You know you’re a caffeine junkie when:
a) You’ve gone to the bother of making the nicest cup of coffee you can, given your circumstances, and you don’t even remember drinking it.
b) Being jittery is your default setting.
c) You can tell your Java from your Colombian.
d) You drain a pot of coffee quicker than a toilet can flush.
e) Your concern for your kidneys is at odds with your serenity.
f) Your response to a customer query is WHAT NOW? CAN’T YOU SEE I’M STRESSED OUT?
g) Going cold turkey fills you with a sense of dread.
Posted in 100 Days, 100 Words, Humour, Life, The Job
Tagged Beverages, caffeine, Coffee, Coffee and Tea, Drink, Food, Home, Shopping
I find it humbling when I get the chance to put my personal gripes into perspective. I spent most of this weekend bemoaning my lot, raging against “The Man” and plotting social anarchy. I was ready to tell my boss to stick his job where the sun doesn’t shine. I was irritable, jittery, and I had to use the toilet – a lot.
Then two things happened. First, I took a chance on working through my shifts this weekend caffeine-free. I was already feeling I was pushing the boat out too far with my coffee drinking. I bought a jar of half-and-half and I stuck with that for the weekend. (Okay, so I wasn’t strictly caffeine-free. Sue me.) Like the coffee, the success was instant. My mood brightened, my outlook improved, and I no longer wanted to tell my boss to stick it.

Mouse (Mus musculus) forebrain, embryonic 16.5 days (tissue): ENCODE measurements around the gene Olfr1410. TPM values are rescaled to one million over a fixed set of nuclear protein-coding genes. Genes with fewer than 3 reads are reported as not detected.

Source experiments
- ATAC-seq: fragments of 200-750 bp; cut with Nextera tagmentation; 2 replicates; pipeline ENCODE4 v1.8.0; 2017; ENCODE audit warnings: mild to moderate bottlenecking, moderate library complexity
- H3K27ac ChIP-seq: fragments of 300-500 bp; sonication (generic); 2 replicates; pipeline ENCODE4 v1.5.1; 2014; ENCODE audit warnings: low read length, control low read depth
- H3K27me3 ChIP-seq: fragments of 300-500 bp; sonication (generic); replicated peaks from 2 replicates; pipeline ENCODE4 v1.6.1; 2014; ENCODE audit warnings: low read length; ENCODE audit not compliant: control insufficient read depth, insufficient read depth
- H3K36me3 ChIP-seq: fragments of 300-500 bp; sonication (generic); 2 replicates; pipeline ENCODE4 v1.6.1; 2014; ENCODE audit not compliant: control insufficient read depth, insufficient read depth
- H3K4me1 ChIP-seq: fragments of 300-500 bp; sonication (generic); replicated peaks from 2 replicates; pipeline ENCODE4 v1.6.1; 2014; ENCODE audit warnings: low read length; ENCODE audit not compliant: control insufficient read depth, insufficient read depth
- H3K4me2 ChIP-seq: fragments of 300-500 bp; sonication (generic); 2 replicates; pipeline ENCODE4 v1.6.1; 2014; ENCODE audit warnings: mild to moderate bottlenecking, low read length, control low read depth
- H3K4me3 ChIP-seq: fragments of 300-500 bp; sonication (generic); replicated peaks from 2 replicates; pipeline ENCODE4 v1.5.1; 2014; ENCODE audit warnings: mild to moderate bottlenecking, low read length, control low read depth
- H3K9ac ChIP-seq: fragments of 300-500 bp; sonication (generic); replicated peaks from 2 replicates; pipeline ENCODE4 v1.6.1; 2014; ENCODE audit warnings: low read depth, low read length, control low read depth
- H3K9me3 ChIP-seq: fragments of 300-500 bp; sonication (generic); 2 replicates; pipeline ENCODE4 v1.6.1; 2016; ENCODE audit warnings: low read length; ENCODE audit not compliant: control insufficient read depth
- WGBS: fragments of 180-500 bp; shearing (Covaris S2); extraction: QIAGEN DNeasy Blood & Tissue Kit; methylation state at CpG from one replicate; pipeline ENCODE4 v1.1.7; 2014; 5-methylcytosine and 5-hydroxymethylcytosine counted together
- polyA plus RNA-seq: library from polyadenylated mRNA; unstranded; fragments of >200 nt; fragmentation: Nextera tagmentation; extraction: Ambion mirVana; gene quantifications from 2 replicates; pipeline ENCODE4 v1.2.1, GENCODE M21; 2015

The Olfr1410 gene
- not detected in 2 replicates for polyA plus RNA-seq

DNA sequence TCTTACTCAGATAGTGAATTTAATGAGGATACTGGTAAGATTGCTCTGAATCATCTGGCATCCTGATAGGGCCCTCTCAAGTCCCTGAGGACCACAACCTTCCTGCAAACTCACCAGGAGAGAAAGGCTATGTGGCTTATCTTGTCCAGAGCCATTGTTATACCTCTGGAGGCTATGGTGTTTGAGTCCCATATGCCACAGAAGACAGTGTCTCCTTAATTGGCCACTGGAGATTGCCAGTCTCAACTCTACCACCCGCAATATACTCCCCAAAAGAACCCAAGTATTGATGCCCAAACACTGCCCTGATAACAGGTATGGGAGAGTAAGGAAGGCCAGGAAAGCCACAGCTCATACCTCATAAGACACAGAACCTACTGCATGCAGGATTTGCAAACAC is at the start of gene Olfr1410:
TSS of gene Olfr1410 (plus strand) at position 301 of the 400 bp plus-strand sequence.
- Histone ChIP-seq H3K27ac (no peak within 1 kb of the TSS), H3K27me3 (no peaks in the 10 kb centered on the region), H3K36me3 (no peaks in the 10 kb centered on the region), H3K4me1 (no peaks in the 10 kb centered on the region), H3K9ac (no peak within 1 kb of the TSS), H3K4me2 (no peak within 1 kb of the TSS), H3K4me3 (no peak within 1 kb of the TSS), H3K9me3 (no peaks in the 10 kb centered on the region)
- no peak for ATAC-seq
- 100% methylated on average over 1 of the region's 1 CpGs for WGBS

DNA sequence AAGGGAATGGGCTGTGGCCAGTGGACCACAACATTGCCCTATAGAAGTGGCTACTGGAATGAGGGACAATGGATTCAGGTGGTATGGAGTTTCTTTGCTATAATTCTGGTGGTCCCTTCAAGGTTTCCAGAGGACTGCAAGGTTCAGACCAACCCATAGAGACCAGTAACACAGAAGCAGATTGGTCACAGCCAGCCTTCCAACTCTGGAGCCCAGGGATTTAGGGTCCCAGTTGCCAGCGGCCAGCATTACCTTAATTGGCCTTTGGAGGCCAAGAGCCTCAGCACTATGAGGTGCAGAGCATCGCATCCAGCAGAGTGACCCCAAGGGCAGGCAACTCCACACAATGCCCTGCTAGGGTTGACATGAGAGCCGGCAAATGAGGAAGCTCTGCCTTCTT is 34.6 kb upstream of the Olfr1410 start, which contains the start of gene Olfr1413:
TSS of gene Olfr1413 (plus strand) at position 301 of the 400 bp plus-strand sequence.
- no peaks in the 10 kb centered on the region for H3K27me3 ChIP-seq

The second event that put proportion on things was my visit to Mary. (Sigh…my Mary.) She is a private woman and would hate to think I’m talking out of turn; but I’m not going into gory details about our relationship here. Like most people who work in the public sector here in Ireland, Mary has found her wages cut – and cut badly. When the property bubble burst and banking institutions were found to have feet of clay, our inglorious leaders (commonly known as the Muppets in the Dail) hit the public service like Terminators looking for Sarah Connor. She, like a lot of our public servants, especially within the health service, are overworked and underpaid. Mary’s weekend shifts are not over yet; she has another twelve-hour day tomorrow. But she gets on with what she has to do so she can keep a roof over her and her children’s head. The last thing she needs is a neurotic boyfriend. She wants hugs and kisses, not woe is me. I have it easy compared to Mary. I shouldn’t moan.
So I’m not going to moan. I’m going to get on with it. Something will pop up if I make my open to possibilities and opportunities. Until then, there’s a job to be done. In this current climate, I’m damn lucky to have it. I’m also damn lucky to have Mary.
Note: My sincerest thanks to Nancy Hatch for her inspiring blogs this weekend. They’ve helped me, too.